I think there might be some misunderstanding of what I'm saying. Not talking about belaying a leader off the bolted anchor on a multipitch climb. Talking about belaying the leader off a ground anchor at the bottom of a single pitch climb. Very simple process: 1. Build ground anchor with the masterpoint at about the same height as your belay loop. 2. Hook belay device into anchor, just as you would otherwise belay a leader. 3. Belayer clips their belay loop into the masterpoint as well to provide a backup should the anchor fail. They could just as well connect a sling from their belay loop to the belay locker, or masterpoint (can't see their being a significant difference between the two) 4. Belay as normal but eliminate any transferance of force to the belayer themselves. I'm not sure what Jay is talking about. Belaying a second directly off the anchor is not only common amongst climbers, it's advocated in climbing courses across the U.S. As for belaying leaders directly off the anchor on a multipitch climb, that's a different story. Haven't seen it in practice, nor advocated by anyone I've ever talked to but I can't, off the top of my head, see why it's not possible when an adequate anchor is available. I can see pro's and con's but no more so than when belaying directly off the belay loop.


This sounds like a fairly standard belay set up for belaying someone off the anchor of a multi-pitch climb. You're on the ground but it's still belaying off the anchor. And, it strikes me as a lot of work with limited benefit and the same risks that make belaying a leader off the anchor a bad idea in a multipitch setting.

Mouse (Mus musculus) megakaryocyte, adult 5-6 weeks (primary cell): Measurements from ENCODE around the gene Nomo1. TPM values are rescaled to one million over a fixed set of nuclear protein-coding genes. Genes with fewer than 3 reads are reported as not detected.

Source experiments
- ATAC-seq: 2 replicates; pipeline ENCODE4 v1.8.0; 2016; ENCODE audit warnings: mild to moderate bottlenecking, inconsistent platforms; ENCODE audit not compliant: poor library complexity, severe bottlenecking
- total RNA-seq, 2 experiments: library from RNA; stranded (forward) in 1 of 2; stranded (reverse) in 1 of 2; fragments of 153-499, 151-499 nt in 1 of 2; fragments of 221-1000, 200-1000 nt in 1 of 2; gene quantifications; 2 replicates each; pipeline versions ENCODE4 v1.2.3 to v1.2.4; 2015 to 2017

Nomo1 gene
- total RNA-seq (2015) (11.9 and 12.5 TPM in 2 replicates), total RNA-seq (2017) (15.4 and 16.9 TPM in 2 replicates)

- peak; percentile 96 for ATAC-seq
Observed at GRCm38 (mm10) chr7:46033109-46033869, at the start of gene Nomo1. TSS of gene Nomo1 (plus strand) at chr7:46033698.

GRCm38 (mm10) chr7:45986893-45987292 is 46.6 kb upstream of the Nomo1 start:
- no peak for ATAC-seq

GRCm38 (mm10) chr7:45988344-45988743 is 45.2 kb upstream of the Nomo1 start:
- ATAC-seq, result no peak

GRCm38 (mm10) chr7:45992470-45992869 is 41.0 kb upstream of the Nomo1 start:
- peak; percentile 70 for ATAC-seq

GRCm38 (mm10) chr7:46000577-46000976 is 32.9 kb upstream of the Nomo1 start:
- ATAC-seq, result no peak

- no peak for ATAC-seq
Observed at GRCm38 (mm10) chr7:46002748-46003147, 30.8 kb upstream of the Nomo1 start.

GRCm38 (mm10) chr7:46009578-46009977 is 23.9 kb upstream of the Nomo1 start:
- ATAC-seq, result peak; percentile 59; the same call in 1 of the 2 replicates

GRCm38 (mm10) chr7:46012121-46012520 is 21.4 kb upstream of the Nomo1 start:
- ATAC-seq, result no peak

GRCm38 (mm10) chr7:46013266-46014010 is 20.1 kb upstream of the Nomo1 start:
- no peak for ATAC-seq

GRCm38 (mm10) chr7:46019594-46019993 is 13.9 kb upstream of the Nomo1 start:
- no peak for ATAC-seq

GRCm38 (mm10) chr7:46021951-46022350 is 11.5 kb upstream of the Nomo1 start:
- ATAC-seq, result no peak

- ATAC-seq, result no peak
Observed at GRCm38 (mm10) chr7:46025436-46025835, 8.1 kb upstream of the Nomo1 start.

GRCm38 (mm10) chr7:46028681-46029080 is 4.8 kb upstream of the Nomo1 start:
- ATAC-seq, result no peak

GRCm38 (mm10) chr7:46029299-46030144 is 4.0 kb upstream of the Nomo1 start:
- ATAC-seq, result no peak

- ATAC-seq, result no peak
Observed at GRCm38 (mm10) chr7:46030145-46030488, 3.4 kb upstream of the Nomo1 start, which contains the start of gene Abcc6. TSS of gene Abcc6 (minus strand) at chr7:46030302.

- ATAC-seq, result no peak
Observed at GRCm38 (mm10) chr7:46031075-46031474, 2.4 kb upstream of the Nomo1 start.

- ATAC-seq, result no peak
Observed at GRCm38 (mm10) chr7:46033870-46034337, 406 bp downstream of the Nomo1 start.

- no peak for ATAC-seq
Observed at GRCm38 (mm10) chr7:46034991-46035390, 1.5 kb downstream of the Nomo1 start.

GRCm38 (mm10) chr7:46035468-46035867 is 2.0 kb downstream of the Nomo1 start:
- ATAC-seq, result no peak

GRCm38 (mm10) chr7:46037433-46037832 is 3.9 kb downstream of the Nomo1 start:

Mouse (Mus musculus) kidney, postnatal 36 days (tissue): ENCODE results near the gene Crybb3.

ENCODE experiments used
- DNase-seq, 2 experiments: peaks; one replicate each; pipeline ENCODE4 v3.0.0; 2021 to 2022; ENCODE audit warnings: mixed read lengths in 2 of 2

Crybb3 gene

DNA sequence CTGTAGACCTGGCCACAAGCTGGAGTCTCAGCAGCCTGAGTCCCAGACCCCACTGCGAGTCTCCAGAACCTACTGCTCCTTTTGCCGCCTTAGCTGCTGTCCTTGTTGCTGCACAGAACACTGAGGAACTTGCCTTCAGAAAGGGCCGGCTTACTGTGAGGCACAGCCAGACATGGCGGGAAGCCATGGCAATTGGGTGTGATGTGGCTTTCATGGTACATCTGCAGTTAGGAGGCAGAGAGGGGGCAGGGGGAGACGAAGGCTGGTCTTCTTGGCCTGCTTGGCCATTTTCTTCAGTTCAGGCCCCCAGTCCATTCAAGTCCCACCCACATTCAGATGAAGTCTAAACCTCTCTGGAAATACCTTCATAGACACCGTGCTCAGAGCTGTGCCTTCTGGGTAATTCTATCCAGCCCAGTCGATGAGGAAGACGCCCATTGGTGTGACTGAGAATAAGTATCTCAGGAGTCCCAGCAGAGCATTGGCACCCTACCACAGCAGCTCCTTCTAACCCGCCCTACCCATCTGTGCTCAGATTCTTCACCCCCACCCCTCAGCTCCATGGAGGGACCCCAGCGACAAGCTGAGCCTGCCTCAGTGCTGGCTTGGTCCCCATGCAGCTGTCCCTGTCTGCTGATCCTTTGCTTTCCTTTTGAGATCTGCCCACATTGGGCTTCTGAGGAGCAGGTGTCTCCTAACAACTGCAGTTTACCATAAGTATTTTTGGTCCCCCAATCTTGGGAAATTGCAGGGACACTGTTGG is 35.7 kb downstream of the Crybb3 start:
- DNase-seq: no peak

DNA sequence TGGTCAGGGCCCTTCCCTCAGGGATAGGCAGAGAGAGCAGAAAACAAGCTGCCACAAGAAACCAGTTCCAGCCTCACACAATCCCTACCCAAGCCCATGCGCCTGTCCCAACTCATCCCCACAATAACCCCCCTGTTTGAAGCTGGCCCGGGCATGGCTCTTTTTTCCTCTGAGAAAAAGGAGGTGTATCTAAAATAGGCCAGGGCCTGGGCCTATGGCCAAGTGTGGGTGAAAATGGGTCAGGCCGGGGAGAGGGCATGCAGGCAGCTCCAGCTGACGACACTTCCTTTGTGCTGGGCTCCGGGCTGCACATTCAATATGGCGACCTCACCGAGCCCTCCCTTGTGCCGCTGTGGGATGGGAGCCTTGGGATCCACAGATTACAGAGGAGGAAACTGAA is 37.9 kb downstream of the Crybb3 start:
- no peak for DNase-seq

For one thing, finding a way to build a good anchor at belay loop-height may not always be feasible. I sometimes find it difficult to find a good point to leash my dog to at sport crags. And, all I'm trying to accomplish is a placement (or, sling) that keeps the dog close enough to be out of others' way and far enough to keep her from getting me tied up in the leash.

And, clipping the belay 'biner directly to the master point...you can't belay off the anchor any more directly than that. You can build in the redundancy but why?

It's not that hard. Sling a tree or boulder, place a piece, whatever. Clip it to the belayer's harness and belay as usual.

Edit to Add: Actually, I'm not sure you're system is redundant. If I'm interpreting correctly, you have the belay off the anchor and the belayer locked into the anchor separately. If the anchor fails, the belayer will take a ride as the masterpoint pulls him up. But, I'm not sure that gives any redundancy to the belay itself other than by making sure the belayer goes with the belay point.

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By Rick Blair
From Denver
Dec 14, 2010
This is a novel auto blocking belay device.  I thi...
Stich wrote:
I've seen lighter belayers picked up and flipped onto their heads when catching big falls and being anchored to the ground or a tree by the haul loop. Only use the belay loop to anchor someone to the ground.

Did they manage to keep their grip on the rope?